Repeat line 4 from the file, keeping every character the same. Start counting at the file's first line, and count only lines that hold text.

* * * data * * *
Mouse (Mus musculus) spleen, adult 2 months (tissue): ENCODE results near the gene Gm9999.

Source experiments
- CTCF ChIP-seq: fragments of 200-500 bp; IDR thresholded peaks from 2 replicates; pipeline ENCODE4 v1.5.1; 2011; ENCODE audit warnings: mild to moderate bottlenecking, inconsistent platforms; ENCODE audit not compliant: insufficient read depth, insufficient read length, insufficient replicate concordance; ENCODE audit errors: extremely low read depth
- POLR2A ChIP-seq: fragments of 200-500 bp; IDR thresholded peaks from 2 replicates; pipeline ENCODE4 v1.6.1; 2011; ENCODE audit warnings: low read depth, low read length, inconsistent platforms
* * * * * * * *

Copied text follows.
- POLR2A ChIP-seq: fragments of 200-500 bp; IDR thresholded peaks from 2 replicates; pipeline ENCODE4 v1.6.1; 2011; ENCODE audit warnings: low read depth, low read length, inconsistent platforms